IN RE the Petition of E.R.S., Petitioner-Appellee for the Adoption of I.E.H., a Child, and Concerning J.H., Respondent-Appellant.
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County District Court No. 16JA1, Honorable Mary C. Hoak,
LaBarre-Krostue, Grand Lake, Colorado, for
Donnelly LLC, Katayoun A. Donnelly, Denver, Colorado, for
This is a stepparent adoption proceeding. J.H., mother, and
J.D.S., father, had a child, I.E.H., in 2008. Mother appeals
the juvenile courts judgment terminating her legal
relationship with the child. But, before we get to mothers
substantive contentions, we must decide a preliminary
question — Can we review an order that terminates
parental rights in anticipation of a stepparent adoption when
the court has not finalized the
adoption? We answer this question "yes," concluding
that the order is final and that we can review it on appeal.
We next turn to mothers substantive contentions. We first
conclude that the juvenile court in this case had
jurisdiction to resolve the petition for stepparent adoption
even though the child was subject to an existing parenting
time order in a paternity proceeding.
Second, we decline to address a series of issues that mother
raises on appeal but that she did not preserve in the
Third, we deny mothers assertion that her counsel was
Fourth, we reject mothers contention that the juvenile
courts findings were insufficient.
We therefore affirm the juvenile courts judgment terminating
mothers legal relationship with the child.
Mother was wounded while serving in the military. She suffers
from post-traumatic stress disorder.
She was the childs primary caregiver when he was born. When
the child was about seventeen months old, father initiated a
paternity proceeding. After father proved that he was the
childs father, the juvenile court adopted a parenting plan
that gave father three nights of parenting time each week.
In May 2013, mother agreed that the child should live
full-time with father so that she could have the opportunity
to rebuild her life. Five months later, mother and father
formalized this agreement by filing a written stipulation in
the paternity case. It stated that "[m]other shall have
parenting time upon agreement of the parties once she is able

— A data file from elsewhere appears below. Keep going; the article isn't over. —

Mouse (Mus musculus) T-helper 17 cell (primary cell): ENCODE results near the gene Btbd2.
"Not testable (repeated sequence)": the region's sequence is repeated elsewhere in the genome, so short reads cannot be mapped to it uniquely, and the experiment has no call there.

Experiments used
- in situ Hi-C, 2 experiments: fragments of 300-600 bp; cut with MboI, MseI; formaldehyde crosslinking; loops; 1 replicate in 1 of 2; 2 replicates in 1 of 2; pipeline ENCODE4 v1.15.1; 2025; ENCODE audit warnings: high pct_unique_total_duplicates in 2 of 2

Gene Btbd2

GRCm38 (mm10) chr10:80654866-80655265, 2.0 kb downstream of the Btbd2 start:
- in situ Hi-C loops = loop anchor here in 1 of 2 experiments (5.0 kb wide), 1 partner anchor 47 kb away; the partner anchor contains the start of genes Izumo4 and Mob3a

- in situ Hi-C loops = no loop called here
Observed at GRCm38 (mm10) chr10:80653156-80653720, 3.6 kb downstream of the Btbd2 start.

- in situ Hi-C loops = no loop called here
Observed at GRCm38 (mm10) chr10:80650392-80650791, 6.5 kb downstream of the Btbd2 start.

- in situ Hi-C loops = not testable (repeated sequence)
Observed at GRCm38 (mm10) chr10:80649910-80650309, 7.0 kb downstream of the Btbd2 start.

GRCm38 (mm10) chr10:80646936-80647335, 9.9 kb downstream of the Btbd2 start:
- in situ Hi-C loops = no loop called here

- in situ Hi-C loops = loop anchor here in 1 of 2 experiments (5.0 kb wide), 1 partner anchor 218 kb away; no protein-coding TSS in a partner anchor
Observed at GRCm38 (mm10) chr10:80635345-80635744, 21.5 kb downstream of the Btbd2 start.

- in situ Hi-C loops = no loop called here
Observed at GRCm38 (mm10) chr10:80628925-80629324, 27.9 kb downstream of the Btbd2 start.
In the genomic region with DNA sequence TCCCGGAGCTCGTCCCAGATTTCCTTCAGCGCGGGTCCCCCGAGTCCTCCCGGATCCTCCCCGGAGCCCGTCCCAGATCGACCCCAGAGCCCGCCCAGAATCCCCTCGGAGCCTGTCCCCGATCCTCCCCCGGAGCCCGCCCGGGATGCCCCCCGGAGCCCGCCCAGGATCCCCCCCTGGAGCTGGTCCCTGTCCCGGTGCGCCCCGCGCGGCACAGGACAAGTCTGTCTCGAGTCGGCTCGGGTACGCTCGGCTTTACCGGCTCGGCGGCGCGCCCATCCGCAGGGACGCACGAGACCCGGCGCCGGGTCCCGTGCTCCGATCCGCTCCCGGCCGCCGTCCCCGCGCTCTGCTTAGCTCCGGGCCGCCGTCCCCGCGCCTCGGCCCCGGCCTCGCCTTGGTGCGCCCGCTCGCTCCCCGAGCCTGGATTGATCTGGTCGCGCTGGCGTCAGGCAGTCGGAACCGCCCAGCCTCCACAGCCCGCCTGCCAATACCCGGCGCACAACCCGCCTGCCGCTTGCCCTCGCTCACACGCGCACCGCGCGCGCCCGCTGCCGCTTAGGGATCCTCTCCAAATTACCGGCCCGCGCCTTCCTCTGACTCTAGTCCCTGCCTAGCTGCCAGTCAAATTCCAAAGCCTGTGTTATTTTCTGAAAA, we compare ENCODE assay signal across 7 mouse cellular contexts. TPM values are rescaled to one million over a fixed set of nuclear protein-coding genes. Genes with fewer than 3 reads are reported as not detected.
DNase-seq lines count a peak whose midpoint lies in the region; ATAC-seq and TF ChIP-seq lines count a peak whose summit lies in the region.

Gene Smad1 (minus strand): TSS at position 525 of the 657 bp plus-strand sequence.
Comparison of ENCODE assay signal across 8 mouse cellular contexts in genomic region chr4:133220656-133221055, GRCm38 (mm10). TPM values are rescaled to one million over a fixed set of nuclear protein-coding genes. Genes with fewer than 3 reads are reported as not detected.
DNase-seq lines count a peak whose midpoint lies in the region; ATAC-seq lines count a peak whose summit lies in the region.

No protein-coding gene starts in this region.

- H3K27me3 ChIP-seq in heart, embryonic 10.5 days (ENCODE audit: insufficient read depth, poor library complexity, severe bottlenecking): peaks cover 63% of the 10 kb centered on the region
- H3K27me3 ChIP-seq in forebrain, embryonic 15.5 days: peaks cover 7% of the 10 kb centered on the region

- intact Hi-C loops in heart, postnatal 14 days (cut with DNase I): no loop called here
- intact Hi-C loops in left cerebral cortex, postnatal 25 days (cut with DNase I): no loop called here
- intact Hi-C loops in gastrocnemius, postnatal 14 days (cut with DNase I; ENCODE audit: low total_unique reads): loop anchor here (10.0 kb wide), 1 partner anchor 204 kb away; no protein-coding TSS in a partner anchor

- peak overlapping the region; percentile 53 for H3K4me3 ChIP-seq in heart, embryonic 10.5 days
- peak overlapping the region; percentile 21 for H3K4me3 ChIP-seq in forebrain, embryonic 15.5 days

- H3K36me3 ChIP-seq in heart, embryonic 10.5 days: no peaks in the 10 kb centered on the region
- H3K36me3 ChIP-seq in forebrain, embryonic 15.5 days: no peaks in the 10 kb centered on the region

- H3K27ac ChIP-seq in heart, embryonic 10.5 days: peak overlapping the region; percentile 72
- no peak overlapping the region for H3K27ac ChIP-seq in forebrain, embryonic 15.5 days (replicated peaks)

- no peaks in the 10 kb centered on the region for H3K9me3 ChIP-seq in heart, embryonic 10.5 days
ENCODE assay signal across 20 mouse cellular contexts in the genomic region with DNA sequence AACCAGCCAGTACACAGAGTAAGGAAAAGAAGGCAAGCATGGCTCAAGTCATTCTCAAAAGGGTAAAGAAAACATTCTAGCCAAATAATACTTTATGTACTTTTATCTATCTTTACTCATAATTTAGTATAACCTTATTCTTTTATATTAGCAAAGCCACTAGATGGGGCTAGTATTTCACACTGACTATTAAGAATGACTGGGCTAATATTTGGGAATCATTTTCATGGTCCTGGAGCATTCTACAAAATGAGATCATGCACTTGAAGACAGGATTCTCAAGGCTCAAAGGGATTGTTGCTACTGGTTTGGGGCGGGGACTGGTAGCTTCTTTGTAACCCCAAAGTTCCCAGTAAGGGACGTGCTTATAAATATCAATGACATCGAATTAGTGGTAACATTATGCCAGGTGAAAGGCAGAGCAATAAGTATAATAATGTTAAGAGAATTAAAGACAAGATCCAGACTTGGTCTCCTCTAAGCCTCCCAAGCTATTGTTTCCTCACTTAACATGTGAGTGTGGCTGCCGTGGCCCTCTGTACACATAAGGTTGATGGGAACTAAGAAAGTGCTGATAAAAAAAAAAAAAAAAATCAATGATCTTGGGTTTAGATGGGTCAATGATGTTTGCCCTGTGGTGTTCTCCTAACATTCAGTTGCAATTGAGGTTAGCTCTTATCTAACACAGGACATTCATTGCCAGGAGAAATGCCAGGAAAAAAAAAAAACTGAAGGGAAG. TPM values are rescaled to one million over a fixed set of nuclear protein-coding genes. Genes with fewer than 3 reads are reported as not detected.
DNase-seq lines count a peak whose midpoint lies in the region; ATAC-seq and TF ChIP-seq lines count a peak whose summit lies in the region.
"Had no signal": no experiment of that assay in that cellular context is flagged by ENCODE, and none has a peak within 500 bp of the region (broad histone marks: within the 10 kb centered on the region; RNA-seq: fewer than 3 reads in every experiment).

to regain her stability with housing and employment."
But it also contained two provisions that are central to our
One provision encouraged mother to maintain her relationship
with the child and to spend time with him as (1) her schedule
allowed; and (2) as mother and father would agree. The second
provision obligated mother to pay $569.38 each month in child
The juvenile court adopted the stipulation. But, by 2014,
mother had not paid any child support, so the court activated
an income assignment to collect it. There was no further
action in the paternity case.
In August 2016, the childs stepmother, E.R.S., filed a
petition to adopt the child and to terminate mothers
parental rights. The juvenile court opened an adoption case,
which was separate from the paternity case. Mother filed an
objection to the petition in late November.
The juvenile court held a hearing in the adoption case over
three days from January to April 2017. At the end of the
hearing, the court decided that mother had abandoned the
child and that she had not demonstrated sufficient cause to
excuse her breach of her obligation to pay child support. The
court then determined that it was in the childs best
interests to terminate mothers parental rights and to allow
stepmother to adopt him.
But the court did not issue an adoption decree. It instead
continued the case to hold a final hearing at which it would
issue the decree. It also said that, if mother appealed the
order terminating her rights and allowing stepmother to adopt
the child — which we shall refer to simply as the
"termination order" — it would wait to hold
the final hearing until after the appeal was resolved.
Mother then filed this appeal in the adoption case. Because
it looked like the termination order would not be final until
the juvenile court issued the adoption decree, we stayed the
appeal to allow stepmother to ask the juvenile court to issue
one. But mother objected to the stay. We therefore
recertified the appeal, and we ordered mother and ...